What is rehabilitation?

When people think about rehabilitation, it is often based upon their own experience or that of the people closest to them.  It is quite likely that they will see it in terms of physiotherapy sessions or an exercise programme to be followed at their local community hospital, or in the local gym or at home. 

But often rehabilitation is far more complex than that.  It needs to be given to people at the right time and in a very specialist way to give them back their lives after the setback of serious injury or illness – for example a road traffic accident, sporting injury, neurological problems following meningitis or multiple sclerosis.  In such cases, rehabilitation means access to specialists and equipment not available at local level.  

The formal definition from the Department of Health (DH) and the British Society for Rehabilitation Medicine (BSRM – which represents doctors and other professionals such as physiotherapists and occupational therapists) is:

'Rehabilitation is a process of assessment, treatment and management by which the individual (and their family and carers) are supported to achieve their maximum potential for physical, cognitive, social and psychological function, participation in society and quality of living.'

There is the question of how well rehab is done in England.  In 2012 there was a breakthrough in the ability to treat serious injury.  In that year 22 trauma centres were established across England with an associated paramedical service to ensure that those who suffer serious injury receive the full range of care within the shortest possible time. 

The trauma centres have been an undoubted success with 20% more people now living despite having sustained a serious injury.  That achievement needs to be reinforced by ensuring that what happens subsequently is equally successful in returning people to their former lives and ideally some form of work.  The truth is that whilst there is considerable rehabilitation expertise available in this country, neither the number of specialists and the range of multidisciplinary resources allocated to it mean that rehab outcomes are not what they should be.

To put some facts and figures on this, in some cases taking the East Midlands NHS Region (which is where the new Defence facility is located) as the example:
  • The likelihood of individuals returning to work after a period of injury or illness requiring rehabilitation is less than in other countries in Europe and much less than in the case of serving members of the Armed Forces.
  • The BSRM has stated that there needs to be a 38% increase in rehabilitation consultants to meet the needs of patients across England.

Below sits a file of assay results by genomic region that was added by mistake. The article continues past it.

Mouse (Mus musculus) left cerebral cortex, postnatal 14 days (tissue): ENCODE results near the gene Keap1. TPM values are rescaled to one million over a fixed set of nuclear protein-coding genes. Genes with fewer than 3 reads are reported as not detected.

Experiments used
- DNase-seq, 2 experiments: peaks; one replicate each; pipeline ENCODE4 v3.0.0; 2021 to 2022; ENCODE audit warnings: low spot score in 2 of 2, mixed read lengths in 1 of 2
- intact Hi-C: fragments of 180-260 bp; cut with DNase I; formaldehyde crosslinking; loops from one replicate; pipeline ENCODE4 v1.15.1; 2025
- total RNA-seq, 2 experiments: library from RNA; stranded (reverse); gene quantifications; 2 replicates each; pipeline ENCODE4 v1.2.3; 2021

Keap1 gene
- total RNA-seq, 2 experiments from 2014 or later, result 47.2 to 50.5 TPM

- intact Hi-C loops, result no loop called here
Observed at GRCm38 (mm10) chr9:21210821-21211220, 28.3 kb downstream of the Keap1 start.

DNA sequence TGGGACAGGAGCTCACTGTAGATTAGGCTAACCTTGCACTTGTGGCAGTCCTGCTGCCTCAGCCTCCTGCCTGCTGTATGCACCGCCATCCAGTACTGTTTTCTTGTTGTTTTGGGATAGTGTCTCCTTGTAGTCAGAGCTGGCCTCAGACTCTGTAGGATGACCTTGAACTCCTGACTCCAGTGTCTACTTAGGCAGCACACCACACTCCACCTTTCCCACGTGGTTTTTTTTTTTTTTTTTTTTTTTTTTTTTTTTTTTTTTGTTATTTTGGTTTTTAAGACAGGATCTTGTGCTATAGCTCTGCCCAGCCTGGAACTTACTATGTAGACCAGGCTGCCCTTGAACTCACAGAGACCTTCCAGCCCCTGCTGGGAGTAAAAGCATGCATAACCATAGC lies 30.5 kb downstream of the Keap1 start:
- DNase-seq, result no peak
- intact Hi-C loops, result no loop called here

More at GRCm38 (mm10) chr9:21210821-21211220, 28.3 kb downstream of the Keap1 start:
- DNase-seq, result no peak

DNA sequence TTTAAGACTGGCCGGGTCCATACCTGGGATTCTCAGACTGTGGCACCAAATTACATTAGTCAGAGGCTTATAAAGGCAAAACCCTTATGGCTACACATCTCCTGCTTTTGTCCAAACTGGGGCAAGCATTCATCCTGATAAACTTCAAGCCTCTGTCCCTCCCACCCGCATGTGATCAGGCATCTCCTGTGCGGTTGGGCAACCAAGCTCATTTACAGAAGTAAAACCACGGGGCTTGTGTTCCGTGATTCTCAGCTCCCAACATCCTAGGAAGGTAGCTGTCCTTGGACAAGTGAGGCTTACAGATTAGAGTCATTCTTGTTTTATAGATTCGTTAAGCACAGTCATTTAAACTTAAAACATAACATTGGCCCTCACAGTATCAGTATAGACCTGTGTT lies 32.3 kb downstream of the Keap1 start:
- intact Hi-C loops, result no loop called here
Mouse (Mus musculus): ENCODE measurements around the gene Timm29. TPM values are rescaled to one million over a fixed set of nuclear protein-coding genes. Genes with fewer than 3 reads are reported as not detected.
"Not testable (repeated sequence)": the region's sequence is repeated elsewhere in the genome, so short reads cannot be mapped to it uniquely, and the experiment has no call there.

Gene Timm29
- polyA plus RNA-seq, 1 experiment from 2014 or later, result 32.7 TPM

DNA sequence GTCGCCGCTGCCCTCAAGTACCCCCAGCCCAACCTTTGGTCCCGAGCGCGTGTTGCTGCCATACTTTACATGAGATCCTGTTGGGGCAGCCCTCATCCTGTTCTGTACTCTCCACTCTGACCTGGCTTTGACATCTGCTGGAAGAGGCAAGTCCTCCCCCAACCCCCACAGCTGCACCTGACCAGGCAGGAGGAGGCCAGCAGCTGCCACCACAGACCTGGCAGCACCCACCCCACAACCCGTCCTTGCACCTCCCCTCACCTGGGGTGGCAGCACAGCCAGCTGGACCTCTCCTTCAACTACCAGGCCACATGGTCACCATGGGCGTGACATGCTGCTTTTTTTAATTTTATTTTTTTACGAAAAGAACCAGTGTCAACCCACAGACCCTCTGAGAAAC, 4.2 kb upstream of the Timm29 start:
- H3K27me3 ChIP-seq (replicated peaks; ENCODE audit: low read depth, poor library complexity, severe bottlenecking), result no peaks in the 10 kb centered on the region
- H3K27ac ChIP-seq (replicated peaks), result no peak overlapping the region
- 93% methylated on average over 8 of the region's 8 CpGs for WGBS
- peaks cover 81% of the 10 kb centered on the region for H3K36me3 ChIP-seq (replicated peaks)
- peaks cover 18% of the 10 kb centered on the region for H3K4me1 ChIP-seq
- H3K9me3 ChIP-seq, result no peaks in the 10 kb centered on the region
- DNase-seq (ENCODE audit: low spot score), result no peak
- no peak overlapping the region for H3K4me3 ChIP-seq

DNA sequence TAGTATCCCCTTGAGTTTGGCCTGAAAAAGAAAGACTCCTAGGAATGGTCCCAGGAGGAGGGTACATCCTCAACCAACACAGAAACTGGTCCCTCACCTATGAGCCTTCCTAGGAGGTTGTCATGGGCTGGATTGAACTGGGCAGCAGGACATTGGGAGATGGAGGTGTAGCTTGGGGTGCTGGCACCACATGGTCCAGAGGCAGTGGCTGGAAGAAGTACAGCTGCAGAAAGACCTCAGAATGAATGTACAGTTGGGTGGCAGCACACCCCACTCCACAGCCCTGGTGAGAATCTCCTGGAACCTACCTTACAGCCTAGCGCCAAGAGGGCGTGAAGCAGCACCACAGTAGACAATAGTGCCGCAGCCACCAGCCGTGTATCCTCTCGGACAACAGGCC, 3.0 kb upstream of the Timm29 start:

• The BSRM recommendation for rehabilitation in-patient beds in the East Midlands is 270.  In fact there are 79, a shortfall of 191.
  • In the East Midlands, specialist rehabilitative care can often result in patients waiting a very long time to access beds.  The average waiting time to get into the rehab bed is 29 days.  We know that at the three month point the mental health of many patients has deteriorated to the extent that their chance of returning to a meaningful life is at risk.
  • But we know that improving repair rates is possible, not least as the success rate for repairable injury and return to fitness in the Armed Forces is at approximately twice that of the NHS, informed by its considerable rehab expertise following operations in Iraq and Afghanistan.
The East Midlands has an opportunity to address these problems in the form of the development of the first National Rehabilitation Centre in its region.  

It would be created on the Stanford Hall Rehabilitation Estate.  It would operate independently but be able to share expertise and a range of specialist facilities with the Defence rehab establishment 400 metres away where those facilities are directly relevant to the clinical rehabilitation of the patient.

It would be a regional centre to which, like other regional centres such as for major trauma or neurosciences, people would travel with the prospect of significantly better long-term outcomes in terms of returning to a full life and, potentially, work.

Put simply, we are not as good at doing clinical rehabilitation as we could be.  There is a significant opportunity to get better at it, improve lives, develop world-leading expertise and, at the same time, save the NHS money.